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No Way Back Home: Displaced Georgians Fear for the Future

Laura Sheehen, a regional information officer with CRS, is on the ground in Georgia and reports on the plight of those displaced by the fighting. She can be reached at lsheahen@eme.crs.org or 011.20.16.533.1643.

“I bought my house last October, borrowing money from friends to do it,” says Georgy, a man from the bombed Georgian village of Gori. “It could be destroyed when I go back, or everything in it could be gone.”

Sitting in a church rectory in the capital city of Tbilisi, Georgy has tears in his eyes as he talks about getting his wife and two children out of his town during last week’s bombing. His plight reflects that of many people who escaped Gori; several had already been pushed out of parts of Ossetia, farther to the north, and had started life over.

Now, twice-displaced people are wondering if they can ever go back to Gori—and what will be left of their homes and possessions after a week of turmoil.

Father Vladimir Aksentyev, a parish priest from Gori, was 40 miles east of the city when the violence began. He drove back to Gori on Sunday to assess the damage and celebrate Mass. “The windows and doors of the chapel were blown out by the shockwave,” he says. Father Vladimir brought a grieving woman and her family back to Tbilisi.

Georgy and his family stayed one night at a Catholic retreat house, and are now with his wife’s relatives near Tbilisi. He is more fortunate that the thousands of suddenly homeless people from bombed areas who now are in makeshift shelters in the capital, often sleeping on the floor in crumbling old buildings.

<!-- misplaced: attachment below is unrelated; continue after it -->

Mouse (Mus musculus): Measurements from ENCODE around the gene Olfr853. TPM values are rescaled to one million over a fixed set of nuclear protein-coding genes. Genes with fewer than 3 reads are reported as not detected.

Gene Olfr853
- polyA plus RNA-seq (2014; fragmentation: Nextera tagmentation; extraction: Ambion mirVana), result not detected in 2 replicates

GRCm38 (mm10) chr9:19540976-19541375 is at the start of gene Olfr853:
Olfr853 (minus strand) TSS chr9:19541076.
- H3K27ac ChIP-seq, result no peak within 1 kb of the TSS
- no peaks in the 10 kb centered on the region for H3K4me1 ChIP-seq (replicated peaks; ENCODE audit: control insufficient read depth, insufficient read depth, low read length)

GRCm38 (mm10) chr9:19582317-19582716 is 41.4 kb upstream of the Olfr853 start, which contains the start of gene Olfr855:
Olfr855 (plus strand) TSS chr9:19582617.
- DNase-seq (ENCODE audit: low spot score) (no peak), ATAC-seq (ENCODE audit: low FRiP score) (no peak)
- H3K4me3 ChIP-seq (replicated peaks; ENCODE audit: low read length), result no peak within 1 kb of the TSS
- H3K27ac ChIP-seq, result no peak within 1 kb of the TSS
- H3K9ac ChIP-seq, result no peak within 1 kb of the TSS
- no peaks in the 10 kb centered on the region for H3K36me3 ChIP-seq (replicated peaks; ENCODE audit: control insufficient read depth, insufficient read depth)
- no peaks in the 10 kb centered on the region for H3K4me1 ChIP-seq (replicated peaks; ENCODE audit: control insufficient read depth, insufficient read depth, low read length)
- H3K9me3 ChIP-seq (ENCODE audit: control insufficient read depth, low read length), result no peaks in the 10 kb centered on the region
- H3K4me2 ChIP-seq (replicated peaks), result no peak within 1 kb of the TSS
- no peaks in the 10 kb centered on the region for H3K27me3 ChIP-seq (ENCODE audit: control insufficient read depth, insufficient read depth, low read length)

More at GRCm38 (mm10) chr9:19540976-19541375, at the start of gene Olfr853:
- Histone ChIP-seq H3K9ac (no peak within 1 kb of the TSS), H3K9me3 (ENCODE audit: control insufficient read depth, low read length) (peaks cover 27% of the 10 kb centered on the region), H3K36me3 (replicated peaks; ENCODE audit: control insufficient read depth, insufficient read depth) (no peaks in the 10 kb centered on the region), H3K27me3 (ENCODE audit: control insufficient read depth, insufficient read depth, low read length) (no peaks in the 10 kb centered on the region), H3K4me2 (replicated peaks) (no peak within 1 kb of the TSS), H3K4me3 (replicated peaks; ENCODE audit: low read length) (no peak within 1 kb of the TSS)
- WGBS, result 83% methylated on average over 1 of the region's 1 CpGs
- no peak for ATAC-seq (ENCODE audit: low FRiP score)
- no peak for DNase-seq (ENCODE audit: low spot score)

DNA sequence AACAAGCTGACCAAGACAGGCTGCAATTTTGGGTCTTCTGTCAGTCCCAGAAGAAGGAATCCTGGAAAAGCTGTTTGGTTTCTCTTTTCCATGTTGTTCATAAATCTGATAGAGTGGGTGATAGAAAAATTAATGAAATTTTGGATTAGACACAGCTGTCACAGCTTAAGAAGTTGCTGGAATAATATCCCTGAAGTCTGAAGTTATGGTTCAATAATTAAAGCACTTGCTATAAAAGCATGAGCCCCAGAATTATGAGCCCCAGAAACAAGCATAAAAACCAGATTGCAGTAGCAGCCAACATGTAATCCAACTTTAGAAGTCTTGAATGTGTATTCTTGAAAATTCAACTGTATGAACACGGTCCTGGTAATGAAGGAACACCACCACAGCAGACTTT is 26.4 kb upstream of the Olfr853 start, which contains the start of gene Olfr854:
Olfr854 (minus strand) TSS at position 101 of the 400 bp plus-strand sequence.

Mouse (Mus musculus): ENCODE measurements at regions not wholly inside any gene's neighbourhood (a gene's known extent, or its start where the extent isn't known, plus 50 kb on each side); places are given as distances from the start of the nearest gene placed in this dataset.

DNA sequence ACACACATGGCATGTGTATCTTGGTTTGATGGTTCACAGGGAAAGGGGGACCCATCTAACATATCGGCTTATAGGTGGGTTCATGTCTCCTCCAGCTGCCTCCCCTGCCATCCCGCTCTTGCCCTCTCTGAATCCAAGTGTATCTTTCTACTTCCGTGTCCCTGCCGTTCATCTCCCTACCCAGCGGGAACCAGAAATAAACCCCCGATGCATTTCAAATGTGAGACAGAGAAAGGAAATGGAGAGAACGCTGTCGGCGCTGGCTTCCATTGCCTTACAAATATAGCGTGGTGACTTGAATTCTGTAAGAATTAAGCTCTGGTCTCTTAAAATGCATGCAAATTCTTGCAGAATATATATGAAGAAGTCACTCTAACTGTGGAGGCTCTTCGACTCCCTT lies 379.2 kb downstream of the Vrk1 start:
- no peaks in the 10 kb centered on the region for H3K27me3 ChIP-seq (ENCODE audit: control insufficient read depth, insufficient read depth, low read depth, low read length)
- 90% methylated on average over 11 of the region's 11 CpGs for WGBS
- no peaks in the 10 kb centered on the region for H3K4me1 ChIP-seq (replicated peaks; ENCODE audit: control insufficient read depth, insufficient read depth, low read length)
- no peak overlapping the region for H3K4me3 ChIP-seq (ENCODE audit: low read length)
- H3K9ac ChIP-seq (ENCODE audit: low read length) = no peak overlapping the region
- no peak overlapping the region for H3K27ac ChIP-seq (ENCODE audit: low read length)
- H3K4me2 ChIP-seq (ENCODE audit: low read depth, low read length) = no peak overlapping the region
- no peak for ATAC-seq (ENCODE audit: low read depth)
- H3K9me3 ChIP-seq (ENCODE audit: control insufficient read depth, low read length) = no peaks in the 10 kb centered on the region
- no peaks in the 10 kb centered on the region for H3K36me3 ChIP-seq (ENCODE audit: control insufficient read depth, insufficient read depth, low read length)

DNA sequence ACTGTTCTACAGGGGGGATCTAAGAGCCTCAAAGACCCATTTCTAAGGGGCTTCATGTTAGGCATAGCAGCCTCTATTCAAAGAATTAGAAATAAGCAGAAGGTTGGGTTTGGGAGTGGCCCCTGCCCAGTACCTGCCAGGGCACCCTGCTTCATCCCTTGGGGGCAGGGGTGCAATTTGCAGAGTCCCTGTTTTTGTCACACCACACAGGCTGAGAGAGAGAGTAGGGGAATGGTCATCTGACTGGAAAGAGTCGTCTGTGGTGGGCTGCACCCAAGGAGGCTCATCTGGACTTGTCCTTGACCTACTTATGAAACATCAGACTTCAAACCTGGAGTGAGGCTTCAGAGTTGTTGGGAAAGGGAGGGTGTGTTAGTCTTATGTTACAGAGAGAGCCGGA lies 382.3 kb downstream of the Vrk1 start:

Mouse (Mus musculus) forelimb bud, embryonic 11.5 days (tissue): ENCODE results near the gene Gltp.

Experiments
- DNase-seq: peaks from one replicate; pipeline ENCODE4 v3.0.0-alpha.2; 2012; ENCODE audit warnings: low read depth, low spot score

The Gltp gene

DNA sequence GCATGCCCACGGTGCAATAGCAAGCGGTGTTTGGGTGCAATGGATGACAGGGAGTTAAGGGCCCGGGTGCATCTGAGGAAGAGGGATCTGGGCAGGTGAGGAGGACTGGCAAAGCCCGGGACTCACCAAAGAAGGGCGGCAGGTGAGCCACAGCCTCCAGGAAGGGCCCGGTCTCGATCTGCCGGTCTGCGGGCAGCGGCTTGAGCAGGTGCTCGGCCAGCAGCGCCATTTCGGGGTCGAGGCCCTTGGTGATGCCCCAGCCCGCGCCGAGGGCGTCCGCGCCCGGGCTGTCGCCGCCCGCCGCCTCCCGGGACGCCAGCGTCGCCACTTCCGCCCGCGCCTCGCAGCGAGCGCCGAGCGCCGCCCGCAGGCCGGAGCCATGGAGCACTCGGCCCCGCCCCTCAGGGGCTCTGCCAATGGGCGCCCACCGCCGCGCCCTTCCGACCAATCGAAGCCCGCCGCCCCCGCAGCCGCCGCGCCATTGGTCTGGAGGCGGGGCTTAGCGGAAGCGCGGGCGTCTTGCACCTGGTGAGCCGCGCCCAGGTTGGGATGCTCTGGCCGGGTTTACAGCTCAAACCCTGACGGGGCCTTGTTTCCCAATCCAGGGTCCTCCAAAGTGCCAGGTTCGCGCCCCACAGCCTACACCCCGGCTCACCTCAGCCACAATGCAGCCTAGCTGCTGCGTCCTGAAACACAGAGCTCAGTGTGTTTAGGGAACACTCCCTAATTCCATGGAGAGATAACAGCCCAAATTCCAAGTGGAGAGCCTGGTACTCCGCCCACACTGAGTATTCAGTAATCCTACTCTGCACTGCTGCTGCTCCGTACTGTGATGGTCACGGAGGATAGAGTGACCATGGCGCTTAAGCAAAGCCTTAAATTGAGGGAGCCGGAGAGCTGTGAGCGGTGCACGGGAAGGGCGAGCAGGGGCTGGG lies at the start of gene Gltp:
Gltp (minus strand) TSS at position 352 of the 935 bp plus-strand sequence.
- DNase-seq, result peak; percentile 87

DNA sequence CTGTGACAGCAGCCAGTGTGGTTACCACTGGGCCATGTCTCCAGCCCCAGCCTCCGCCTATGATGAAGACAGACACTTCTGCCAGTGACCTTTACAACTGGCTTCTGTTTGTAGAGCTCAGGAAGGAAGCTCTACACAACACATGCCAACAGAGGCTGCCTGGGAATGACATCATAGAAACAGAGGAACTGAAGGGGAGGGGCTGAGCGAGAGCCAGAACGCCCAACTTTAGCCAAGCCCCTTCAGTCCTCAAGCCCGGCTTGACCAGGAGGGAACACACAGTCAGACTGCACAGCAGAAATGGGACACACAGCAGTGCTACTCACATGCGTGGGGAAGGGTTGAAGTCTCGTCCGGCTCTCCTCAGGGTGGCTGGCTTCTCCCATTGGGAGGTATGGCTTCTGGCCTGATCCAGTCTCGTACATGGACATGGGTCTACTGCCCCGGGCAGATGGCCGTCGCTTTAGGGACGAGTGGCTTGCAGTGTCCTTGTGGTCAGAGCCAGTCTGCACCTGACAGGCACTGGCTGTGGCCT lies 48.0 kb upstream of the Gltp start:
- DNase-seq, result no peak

Catholic Relief Services is supporting local parishes and Caritas Georgia as they respond to the immediate needs of the people. Because it already had a soup kitchen and large bakery, Caritas Georgia was able to swing into action early in the crisis and now is feeding 300 people three meals a day at one shelter alone. Caritas is also bringing bread, tomatoes, large pots of stew, and more to other shelters in the city. In several shelters, residents desperate for clothes picked through donated clothing dropped off by Caritas.

Caritas has a clinic and brought medical supplies like bandages and antibiotics to a Tbilisi hospital. The numbers of people killed or wounded by the violence are unclear, but the number of displaced people is estimated to be 100,000. The question now is how many will be able to go back.

At one shelter, a man from a village near the disputed city of Tskhinvali mourns his home and farm. “I lived in that house my whole life—50 years. I had nine cows, an apple orchard…it was so good,” he says. With continuing tensions between Russia and Georgia, he fears he will never return. “What can I do now?”

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